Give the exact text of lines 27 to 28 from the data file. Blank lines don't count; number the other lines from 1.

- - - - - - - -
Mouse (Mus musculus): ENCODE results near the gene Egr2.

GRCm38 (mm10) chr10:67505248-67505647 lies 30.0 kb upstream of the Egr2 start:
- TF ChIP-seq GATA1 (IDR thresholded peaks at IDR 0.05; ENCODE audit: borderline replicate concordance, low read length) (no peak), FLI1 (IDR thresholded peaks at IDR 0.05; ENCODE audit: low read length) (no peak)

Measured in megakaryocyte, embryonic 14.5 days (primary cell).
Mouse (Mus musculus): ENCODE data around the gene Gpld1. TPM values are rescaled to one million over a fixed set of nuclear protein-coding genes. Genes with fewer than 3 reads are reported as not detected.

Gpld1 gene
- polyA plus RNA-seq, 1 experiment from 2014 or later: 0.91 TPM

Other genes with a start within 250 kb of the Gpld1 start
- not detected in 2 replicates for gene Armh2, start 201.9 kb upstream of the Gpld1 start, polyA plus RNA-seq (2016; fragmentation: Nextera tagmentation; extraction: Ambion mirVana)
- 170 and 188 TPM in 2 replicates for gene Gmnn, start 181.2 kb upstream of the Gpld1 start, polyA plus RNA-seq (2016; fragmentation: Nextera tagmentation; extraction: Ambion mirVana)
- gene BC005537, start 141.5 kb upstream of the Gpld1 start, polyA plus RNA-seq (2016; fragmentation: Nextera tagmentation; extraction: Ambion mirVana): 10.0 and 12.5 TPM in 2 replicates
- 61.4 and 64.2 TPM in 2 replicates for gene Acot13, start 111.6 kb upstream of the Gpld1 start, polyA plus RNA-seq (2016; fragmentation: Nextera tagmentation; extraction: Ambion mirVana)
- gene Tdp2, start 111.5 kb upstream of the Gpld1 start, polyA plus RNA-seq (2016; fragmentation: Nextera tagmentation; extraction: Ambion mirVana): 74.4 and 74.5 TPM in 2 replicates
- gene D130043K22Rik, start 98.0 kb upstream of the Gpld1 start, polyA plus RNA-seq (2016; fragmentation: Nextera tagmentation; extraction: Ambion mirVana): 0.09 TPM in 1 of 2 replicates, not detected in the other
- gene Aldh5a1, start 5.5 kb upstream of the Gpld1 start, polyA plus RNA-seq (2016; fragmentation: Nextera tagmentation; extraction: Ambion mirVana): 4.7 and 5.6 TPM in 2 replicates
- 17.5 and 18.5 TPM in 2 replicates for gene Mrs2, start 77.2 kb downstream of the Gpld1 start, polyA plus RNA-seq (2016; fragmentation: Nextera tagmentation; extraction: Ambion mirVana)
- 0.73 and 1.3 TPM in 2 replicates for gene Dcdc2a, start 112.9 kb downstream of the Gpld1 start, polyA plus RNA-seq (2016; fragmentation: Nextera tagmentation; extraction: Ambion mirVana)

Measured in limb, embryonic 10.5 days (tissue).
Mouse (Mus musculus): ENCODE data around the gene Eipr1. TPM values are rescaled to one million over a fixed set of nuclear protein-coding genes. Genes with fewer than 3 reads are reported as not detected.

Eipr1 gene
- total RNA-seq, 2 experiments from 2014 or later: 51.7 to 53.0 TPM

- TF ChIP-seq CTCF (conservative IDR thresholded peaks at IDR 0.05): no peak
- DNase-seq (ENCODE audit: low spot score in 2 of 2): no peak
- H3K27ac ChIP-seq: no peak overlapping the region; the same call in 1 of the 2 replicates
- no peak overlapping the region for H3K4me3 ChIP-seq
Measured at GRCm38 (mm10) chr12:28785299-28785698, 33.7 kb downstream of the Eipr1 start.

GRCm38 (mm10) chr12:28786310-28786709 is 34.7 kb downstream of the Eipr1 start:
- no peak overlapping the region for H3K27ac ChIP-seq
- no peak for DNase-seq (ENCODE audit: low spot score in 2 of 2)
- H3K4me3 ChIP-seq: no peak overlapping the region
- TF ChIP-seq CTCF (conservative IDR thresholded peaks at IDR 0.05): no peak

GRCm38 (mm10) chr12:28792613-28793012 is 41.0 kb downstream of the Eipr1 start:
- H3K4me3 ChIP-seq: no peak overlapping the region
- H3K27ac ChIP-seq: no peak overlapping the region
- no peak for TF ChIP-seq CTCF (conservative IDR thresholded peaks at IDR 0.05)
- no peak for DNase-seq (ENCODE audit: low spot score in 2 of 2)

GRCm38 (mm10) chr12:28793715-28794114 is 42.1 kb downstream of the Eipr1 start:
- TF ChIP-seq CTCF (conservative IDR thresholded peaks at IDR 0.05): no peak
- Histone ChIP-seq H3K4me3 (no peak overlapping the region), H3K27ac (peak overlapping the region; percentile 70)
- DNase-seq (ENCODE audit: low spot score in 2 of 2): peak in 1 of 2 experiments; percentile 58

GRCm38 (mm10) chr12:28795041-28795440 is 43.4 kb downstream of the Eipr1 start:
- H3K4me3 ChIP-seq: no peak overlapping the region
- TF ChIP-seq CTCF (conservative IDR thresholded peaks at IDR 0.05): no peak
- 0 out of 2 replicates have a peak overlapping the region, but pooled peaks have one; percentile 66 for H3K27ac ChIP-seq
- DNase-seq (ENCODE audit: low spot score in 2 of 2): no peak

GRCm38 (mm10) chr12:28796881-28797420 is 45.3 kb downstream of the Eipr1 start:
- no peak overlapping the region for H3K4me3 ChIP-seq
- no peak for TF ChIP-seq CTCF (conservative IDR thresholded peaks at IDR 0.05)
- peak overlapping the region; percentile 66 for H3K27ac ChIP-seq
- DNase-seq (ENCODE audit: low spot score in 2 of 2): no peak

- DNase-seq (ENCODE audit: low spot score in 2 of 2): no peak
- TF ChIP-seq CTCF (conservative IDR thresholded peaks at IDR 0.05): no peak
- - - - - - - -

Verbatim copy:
GRCm38 (mm10) chr12:28786310-28786709 is 34.7 kb downstream of the Eipr1 start:
- no peak overlapping the region for H3K27ac ChIP-seq